Charming white walls, streets lined with potted plants and cats in every corner; I would be hard-pressed to find another place that could steal my heart quicker than this charming island Mykonos. Taking a stroll around Chora, you can catch sight of the darling windmills, some of which hailed from the glorious age of the Venetians.
Take a boat ride to Delos and the real adventure starts; truly the Pompeii of Greece, this island hosts just a little more than a dozen inhabitants. Ever since I learnt of the place during my time at university, I had been dreaming about visiting, and trust me, it did not disappoint! For any of you Antiquity fans, you may know that Delos was the mythical birthplace of the Greek god Apollo and goddess Artemis. Their mother, Leto, had been romantically involved with the King of the Olympian Gods, Zeus, and as a result, Zeus’ wife Hera had only vengeance on her mind when she found out about the affair. Hera, fuelled by her jealousy, learnt of Leto’s pregnancy, and called upon all peoples not to host Leto.
In her desperation and after being rejected by many for shelter, Leto stumbled across Delos. She addressed the island and noted that although wanting in other things (such as oxen and sheep) the island would always continue to be, it could become a birthplace for her son, Apollo, and this would bring honour and significance to the land. Convinced, Delos welcomed Leto and thus, the beautiful God Apollo and his huntress sister Artemis came to be.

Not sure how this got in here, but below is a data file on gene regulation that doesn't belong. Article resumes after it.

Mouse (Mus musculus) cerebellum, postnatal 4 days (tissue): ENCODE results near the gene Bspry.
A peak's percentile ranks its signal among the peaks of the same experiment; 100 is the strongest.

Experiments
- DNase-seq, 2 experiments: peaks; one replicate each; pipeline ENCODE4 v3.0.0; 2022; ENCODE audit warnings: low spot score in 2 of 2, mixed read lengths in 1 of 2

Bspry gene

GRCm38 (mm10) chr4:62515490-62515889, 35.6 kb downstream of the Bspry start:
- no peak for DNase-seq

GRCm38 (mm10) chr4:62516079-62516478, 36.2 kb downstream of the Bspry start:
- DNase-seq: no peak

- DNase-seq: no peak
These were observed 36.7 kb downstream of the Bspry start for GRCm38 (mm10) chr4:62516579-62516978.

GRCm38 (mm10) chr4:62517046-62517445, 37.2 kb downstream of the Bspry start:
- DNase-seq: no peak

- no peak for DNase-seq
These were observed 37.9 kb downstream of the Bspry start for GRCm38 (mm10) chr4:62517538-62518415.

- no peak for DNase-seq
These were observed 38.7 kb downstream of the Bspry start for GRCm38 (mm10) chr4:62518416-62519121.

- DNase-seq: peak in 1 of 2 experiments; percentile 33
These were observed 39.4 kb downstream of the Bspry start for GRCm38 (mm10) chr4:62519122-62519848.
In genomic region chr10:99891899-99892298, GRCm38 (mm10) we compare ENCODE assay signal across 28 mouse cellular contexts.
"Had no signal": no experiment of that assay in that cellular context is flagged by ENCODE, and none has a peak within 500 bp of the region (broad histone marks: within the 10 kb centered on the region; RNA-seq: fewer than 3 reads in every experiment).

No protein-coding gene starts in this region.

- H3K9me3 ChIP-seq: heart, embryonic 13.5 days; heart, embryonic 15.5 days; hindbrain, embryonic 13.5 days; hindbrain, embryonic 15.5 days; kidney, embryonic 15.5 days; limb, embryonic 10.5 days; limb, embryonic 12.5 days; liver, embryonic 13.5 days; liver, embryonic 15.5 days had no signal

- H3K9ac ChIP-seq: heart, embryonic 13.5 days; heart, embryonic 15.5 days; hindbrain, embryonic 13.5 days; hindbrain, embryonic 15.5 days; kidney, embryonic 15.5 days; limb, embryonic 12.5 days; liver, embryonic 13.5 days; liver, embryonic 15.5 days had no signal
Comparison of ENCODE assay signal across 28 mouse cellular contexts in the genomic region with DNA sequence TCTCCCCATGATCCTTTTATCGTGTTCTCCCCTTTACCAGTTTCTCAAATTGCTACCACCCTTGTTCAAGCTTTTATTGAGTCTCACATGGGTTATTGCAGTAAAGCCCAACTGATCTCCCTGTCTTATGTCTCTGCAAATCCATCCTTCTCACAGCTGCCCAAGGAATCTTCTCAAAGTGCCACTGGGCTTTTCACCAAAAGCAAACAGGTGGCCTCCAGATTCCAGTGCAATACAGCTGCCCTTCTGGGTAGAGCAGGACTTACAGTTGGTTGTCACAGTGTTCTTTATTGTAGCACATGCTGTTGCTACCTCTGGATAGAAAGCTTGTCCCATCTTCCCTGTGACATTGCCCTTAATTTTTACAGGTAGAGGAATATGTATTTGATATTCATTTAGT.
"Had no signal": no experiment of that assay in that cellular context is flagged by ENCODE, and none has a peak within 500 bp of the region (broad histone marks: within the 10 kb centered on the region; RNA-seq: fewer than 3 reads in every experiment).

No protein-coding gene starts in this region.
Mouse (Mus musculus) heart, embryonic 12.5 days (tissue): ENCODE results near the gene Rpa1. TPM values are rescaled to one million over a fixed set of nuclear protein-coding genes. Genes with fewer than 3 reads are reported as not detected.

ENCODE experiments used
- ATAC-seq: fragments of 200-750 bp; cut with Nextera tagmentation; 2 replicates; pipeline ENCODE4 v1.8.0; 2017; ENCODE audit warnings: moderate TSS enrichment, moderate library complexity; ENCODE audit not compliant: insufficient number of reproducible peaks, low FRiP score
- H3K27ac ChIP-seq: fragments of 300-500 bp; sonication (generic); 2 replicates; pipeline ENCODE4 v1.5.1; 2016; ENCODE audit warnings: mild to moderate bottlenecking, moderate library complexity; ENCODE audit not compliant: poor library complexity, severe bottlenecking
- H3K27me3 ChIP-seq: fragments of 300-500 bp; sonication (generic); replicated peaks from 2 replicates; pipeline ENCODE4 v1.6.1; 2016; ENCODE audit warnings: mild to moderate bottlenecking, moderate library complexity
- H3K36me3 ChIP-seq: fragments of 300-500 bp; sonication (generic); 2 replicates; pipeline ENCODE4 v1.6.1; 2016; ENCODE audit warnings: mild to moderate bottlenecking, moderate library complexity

Given its sacred status, in ancient times it was ordered that no one could be born nor die on Delos’ land. Around the 2nd Century BC, Delos became a key trading port under Roman rule. It became a very multicultural place, where traders from all backgrounds came to do business, live and even worship. We visited and observed remnants of the temple of the Egyptian goddess Isis and Temple of Hera (how ironic!), intricate mosaics, fine sculptures and incredible busts.
Stories of Apollo’s birth provide that he was born under a palm tree and under a lake. Unfortunately the lake on Delos no longer exists, as the archeologists were under threat of malaria during their excavations, they had to drain it. However, the palm tree growing in Delos was planted to commemorate the mythological story of Apollo coming to life. Statues of lions guard this sacred place (although those that are presented outside are replicas, you can see some of the originals in the museum today).